How Gorsuch’s confirmation could affect the Supreme Court

PHOTO: Neil Gorsuch arrives for the first day of his Supreme Court confirmation hearing before the Senate Judiciary Committee in the Hart Senate Office Building on Capitol Hill, March 20, 2017, in Washington.PlayAlex Wong/Getty Images
WATCH Neil Gorsuch confirmed as Supreme Court justice

Monday is the first day that newly confirmed Supreme Court Justice Neil Gorsuch will hear cases, after a bruising confirmation battle.

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Gorsuch, President Donald Trump's first Supreme Court nominee, was sworn in last week, becoming the 113th person to serve on the Supreme Court. He fills the seat left vacant since February 2016, when Justice Antonin Scalia died unexpectedly.

The first case he is scheduled to hear, starting at 10 a.m., along with the eight other justices, is Perry v. Merit Systems Protection Board, a case stemming from an employment issue at the U.S. Census Bureau.

Looking ahead

The most anticipated case for this term will come Wednesday, according to ABC News contributor and Cardozo School of Law professor Kate Shaw.

Gorsuch will be there to hear arguments in Trinity Lutheran Church v. Comer, a case about whether a state constitutional provision that prevents state funds from going to religious institutions violates the federal Constitution — both the clause protecting the free exercise of religion and the clause guaranteeing the equal protection of the laws.

In this case, a church that has a playground applied for a state program that helps nonprofits resurface their playgrounds. The church was denied access to the program because of its status as a church, and it argues that this is unconstitutional.

Trump's travel ban

The other big cases to watch are the various challenges to the president's second travel ban executive order.

If the fight over the travel ban reaches the Supreme Court, it's possible that Gorsuch could give the conservative wing the votes needed to rule in favor of the Trump administration.

The 4th Circuit and 9th Circuit courts will hear arguments in May on the constitutionality of the travel ban. Whatever happens, the losing party is virtually certain to seek Supreme Court review, according to Shaw. Although the court doesn't typically hear cases between April and October, it's certainly not unheard of for it to do so.

"It's quite possible here, in particular if the administration loses and asks the court to act quickly. The court could also rule without hearing arguments," said Shaw.

It's likely that the Trump administration took its time appealing district court losses on the ban in Maryland and Hawaii because it wanted Gorsuch in place and thinks it has a good chance of getting his vote, according to Shaw.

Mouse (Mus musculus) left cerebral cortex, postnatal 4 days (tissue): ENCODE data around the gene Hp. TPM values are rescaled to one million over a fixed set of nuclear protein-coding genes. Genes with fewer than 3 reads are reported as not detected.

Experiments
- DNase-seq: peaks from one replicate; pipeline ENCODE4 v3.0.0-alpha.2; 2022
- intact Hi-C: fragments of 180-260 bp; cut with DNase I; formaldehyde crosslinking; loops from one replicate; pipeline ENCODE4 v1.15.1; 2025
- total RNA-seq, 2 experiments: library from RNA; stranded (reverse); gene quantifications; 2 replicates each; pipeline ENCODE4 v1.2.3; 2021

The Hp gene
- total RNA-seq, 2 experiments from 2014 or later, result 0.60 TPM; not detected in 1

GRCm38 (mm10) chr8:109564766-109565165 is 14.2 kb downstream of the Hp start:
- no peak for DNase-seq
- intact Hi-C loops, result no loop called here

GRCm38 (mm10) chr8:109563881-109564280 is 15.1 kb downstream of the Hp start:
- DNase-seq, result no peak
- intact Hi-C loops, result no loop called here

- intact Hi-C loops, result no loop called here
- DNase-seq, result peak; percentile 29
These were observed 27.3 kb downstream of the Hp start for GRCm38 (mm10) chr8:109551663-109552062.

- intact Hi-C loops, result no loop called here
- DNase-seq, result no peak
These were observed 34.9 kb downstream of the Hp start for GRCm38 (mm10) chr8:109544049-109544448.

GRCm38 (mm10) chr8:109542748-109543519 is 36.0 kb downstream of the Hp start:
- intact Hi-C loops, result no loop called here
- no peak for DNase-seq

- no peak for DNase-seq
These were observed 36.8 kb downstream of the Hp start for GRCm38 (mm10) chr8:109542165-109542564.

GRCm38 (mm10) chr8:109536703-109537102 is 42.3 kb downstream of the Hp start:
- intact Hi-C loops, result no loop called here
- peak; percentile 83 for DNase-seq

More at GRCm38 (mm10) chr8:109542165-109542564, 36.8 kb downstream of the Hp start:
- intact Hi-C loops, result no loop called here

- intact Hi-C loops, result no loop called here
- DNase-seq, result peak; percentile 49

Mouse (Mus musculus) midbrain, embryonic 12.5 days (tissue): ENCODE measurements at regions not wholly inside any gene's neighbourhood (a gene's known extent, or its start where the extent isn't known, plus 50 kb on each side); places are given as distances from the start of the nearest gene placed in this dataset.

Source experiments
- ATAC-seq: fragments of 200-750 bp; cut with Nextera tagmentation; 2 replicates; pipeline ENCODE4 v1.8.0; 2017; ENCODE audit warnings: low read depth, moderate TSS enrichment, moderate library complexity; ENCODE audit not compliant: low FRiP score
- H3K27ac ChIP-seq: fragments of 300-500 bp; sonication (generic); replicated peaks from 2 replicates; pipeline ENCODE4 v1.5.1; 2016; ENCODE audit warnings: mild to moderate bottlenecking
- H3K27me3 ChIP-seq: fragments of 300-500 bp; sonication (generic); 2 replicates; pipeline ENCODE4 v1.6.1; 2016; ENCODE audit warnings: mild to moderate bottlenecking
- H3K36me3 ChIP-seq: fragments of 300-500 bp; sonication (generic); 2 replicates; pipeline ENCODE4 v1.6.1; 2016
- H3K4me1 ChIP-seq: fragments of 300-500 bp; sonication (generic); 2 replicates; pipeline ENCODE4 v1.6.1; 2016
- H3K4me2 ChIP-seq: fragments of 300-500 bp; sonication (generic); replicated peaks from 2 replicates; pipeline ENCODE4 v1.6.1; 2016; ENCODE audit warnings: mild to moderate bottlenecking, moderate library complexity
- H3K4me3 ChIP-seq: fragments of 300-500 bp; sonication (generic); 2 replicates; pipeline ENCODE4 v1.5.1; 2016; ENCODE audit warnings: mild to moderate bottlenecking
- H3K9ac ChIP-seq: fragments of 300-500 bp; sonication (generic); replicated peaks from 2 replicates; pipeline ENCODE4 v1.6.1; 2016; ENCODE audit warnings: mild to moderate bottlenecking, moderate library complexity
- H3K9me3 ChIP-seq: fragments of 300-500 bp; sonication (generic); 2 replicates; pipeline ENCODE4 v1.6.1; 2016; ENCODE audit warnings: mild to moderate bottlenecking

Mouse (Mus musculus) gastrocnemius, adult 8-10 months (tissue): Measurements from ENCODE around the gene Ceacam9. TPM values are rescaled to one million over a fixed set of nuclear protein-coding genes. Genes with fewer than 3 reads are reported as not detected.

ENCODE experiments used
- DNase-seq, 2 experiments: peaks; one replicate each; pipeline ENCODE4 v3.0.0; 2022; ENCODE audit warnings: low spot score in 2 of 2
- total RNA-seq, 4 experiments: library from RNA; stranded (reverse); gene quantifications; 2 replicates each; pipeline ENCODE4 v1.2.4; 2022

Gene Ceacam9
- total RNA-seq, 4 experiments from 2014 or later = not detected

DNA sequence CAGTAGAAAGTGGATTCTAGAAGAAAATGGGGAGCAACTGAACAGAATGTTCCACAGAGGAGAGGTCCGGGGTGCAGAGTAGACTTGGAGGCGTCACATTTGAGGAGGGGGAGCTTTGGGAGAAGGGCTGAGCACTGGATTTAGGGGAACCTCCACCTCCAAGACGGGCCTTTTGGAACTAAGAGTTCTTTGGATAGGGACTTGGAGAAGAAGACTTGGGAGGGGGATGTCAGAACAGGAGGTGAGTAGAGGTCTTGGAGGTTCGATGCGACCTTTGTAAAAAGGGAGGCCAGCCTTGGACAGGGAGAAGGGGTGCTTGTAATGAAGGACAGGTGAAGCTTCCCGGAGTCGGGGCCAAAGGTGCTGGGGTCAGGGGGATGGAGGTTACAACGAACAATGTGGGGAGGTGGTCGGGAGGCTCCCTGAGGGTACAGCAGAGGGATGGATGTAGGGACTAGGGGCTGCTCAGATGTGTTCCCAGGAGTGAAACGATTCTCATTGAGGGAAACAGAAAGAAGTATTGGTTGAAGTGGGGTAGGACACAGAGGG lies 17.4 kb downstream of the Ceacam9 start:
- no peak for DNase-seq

There's no guarantee that Gorsuch will vote with the administration, but if the rest of the conservatives on the Supreme Court bench vote to uphold the ban, it's unlikely he will break with them in his first major vote, she added.

Potential cases for SCOTUS

There are also a couple of cases the court has not yet agreed to hear, but eyes will be on Gorsuch as the justices decide whether they will be argued before the Supreme Court.

Perhaps the most watched case is Masterpiece Cakeshop v. Colorado Civil Rights Commission, a religious freedom case stemming from Jack Phillips and his bakery, Masterpiece Cakeshop, refusing to create a wedding cake for a same-sex couple.

Phillips declined because using his talents to promote same-sex marriage would go against his religious belief that marriage is between a man and a woman, according to Alliance Defending Freedom, which is defending the bakery.

"No one — not Jack or anyone else — should be forced by the government to further a message that they cannot in good conscience promote," said ADF senior counsel Jeremy Tedesco in a statement

The bakery asked the Supreme Court to take on the case after the Colorado Civil Rights Commission said that Phillips may not deny services to same-sex couples.

The high court has had the opportunity to take the case since July 2016 but has yet to take action.

The Supreme Court could also agree to hear Peruta v. San Diego, giving Gorsuch the opportunity to weigh in on a controversial Second Amendment case that looks at whether law-abiding citizens may carry concealed guns outside the home for self-defense when openly carrying firearms is forbidden by state law.

San Diego resident Edward Peruta sued the county in 2009 after his application was for a concealed-carry license was denied by the sheriff's office, which is responsible for deciding whether someone has good cause to carry a firearm.

The case made its way to the 9th Circuit Court of Appeals, which said in a divided opinion that there is no constitutional right to carry concealed weapons in public.

Peruta, along with four other California gun owners and the California Rifle and Pistol Association, then petitioned the Supreme Court in January to take the case.

This has the potential to be the biggest gun rights case since District of Columbia v. Heller in 2008, in which the Supreme Court overturned a D.C. law that prevented people from registering and keeping handguns at home.

ABC News' Kate Shaw, Audrey Taylor and Ben Bell contributed to this story.